Repeated incomplete, unfinished yawns are often manifestations of underlying anxiety or stress. When you are stressed or anxious, you can’t “let go” enough to relax fully and achieve that full muscular stretch, causing a feeling of annoyance or dissatisfaction with the yawn.
There is something about the word ‘yawn’ that makes (many) people yawn as soon as they read it a couple of times. It goes without saying that yawning is contagious, perhaps most obviously because most people start yawning when they see someone else yawning!
However, as pleasurable as yawns feel, they sometimes fail to be ‘completed’, leaving us feeling unsettled or even annoyed. You sense an incoming yawn, close your eyes, open your mouth, and even feel that familiar tingle in your throat, but then your mouth closes itself involuntarily before the yawn is fully finished, before you’ve gotten the yawn ‘out’, so to speak.
This is made even worse by the fact that this doesn’t just happen once; often, you will continue having incomplete yawns 2-3 minutes apart (partly because you want to complete that yawn).
All of this is to say that sometimes you don’t get the sense of relief that you normally enjoy following a ‘good’ yawn.
So, why does that happen? Why do yawns not ‘complete’ sometimes?
What is yawning anyway?
As you have probably observed, particularly if you have a pet cat, humans are not the only creatures that yawn; it’s a phenomenon observed in birds, fish, reptiles and many other mammals. From a purely biological standpoint, a yawn is a paroxystic cycle associated with a cascade of movements over a 5- to 10-second period.
You may not realize this, but yawning is not only about opening one’s mouth; it’s also a generalized stretching of various muscles in the face, neck and respiratory tract.
Yawning is not just related to sleep
It’s interesting to note that 60-70% of people yawn when they see someone else yawning. It was once believed that yawning was a precursor to sleep, i.e., if a person yawns a few times, it means that they are ready to head to bed. However, it has recently been revealed that yawns are not exclusively associated with dipping energy levels.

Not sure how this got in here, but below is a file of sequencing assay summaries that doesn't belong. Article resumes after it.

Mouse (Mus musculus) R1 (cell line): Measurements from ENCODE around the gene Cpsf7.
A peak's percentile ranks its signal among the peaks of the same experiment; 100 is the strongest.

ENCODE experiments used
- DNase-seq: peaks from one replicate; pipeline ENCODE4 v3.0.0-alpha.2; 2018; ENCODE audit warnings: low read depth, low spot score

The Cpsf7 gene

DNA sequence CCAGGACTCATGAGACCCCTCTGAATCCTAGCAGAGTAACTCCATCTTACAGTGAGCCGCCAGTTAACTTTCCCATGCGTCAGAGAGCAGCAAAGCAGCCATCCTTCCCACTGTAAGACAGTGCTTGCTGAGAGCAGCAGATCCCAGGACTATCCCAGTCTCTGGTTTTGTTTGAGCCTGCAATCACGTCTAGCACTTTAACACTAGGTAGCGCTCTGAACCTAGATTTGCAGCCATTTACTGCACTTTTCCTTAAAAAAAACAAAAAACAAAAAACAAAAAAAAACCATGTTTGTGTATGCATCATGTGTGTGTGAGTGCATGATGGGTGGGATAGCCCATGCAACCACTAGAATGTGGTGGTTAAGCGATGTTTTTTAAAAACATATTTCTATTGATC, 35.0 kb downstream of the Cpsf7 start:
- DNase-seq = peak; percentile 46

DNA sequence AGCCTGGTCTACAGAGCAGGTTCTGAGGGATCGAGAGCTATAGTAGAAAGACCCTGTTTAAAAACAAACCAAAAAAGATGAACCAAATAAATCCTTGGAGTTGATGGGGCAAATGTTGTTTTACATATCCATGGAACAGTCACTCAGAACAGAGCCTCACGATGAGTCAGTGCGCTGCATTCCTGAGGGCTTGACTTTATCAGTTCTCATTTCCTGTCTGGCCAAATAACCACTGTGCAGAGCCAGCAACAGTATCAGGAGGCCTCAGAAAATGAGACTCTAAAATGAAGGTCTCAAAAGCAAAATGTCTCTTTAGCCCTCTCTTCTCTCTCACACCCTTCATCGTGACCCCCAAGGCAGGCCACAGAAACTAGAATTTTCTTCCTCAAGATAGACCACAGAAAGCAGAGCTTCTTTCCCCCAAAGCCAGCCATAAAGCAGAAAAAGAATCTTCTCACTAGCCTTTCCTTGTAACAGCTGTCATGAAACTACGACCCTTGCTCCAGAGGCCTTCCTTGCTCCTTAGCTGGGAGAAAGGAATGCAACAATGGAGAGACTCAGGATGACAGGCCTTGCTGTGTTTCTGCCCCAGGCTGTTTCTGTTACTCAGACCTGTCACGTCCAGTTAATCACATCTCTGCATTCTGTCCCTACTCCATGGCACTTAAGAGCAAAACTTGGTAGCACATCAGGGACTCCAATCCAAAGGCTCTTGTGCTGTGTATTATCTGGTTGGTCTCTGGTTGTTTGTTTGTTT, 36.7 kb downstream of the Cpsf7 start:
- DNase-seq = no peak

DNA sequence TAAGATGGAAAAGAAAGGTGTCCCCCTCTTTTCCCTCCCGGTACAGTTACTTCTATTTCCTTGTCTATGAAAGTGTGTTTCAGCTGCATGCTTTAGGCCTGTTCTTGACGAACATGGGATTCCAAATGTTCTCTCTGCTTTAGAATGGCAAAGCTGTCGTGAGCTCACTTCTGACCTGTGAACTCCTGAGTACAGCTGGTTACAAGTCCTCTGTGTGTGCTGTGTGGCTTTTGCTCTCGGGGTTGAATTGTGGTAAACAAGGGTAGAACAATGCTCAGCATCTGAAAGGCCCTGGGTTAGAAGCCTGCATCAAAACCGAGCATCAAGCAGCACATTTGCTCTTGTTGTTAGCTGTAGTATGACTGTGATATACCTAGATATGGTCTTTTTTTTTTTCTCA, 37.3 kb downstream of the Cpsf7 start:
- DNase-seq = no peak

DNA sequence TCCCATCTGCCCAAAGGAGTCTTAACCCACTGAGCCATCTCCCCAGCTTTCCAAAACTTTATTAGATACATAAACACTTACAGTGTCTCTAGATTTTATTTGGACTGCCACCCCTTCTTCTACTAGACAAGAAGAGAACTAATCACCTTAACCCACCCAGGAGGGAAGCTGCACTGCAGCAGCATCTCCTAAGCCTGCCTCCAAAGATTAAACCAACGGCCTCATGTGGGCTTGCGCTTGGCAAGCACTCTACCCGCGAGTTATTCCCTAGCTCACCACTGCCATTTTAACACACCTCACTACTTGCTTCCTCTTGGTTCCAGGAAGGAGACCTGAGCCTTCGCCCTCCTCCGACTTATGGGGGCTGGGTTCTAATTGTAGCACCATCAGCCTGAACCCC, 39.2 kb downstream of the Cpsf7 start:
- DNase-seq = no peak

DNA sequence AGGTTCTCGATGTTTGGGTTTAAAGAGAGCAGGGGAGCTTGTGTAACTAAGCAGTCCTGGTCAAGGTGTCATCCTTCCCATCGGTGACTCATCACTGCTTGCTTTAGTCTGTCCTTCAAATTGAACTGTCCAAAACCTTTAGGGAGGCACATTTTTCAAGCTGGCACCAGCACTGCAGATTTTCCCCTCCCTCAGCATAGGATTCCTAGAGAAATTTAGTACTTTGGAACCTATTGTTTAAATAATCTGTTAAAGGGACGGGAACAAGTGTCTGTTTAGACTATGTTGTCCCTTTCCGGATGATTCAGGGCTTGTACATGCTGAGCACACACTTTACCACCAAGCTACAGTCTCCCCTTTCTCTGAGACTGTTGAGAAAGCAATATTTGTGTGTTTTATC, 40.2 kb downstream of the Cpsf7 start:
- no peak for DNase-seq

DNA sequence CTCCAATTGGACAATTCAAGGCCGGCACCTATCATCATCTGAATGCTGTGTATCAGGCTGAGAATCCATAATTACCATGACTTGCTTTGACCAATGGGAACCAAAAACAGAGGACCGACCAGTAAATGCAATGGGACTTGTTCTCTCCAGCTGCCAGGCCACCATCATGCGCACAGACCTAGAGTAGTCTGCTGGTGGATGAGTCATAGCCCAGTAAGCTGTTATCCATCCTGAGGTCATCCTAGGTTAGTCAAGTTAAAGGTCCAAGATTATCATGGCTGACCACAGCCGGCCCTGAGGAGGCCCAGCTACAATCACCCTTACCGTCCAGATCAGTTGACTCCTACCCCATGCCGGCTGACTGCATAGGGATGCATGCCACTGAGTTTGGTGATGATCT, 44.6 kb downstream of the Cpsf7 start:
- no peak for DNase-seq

The ‘why we yawn’ question dates back to the ancient Greeks, where Hippocrates thought yawning was a way to remove “bad air” from the lungs. Scientists in the 17th and 18th century thought yawning had something to do with alertness because the act increases blood pressure and oxygen in the blood. This would explain why people stretch and yawn after waking up from a nap, but research hasn’t shown that either heart rate or electrical activity in the brain increase after a good yawn.
Researchers are still analyzing the question and coming up with different theories. The late Robert Provine thought yawning signals a transition from sleep to being awake (or vice versa), or from boredom to alertness. Others suggest that we yawn to decrease the temperature of the brain.
A 2010 study from researchers Deborah Fein and Inge-Marie Eigsti, professors of psychological sciences (University of Connecticut), and their colleagues Molly Helt and Peter Snyder, found that the act of yawning may be an unconscious sign that a subject is attuned to others’ emotions.
Why can’t I complete yawns? Stress.
This might sound a little unbelievable at first, but repeated incomplete, unfinished yawns are manifestations of underlying anxiety or stress, coupled with not being able to fully ‘let go’.
You see, yawning involves the stretching of muscles on the face and some muscles in the respiratory tract; it is also associated with a muscular stretching of the limbs and trunk. In simple words, when you yawn, you end up stretching a lot of muscles in the face and chest. This stretching of muscles sends signals to the part of the brain that is associated with experiencing good sensations.
The Thompson cortisol hypothesis suggests that cortisol, a hormone that plays a significant role in stress, is briefly elevated when one yawns. Excessive yawning might be a sign of stress and anxiety. This stress, when coupled with an unconscious inability to ‘let go’, might lead to the incomplete yawning.
When you are stressed or anxious, you can’t relax fully and acquire that full muscular stretch, causing you to feel annoyed or dissatisfied with the yawn.
You might be stressed for any number of reasons at any given moment, so it’s important to know that the real culprit behind incomplete yawns is not the yawn itself, but rather the stress/anxiety you are experiencing at that time!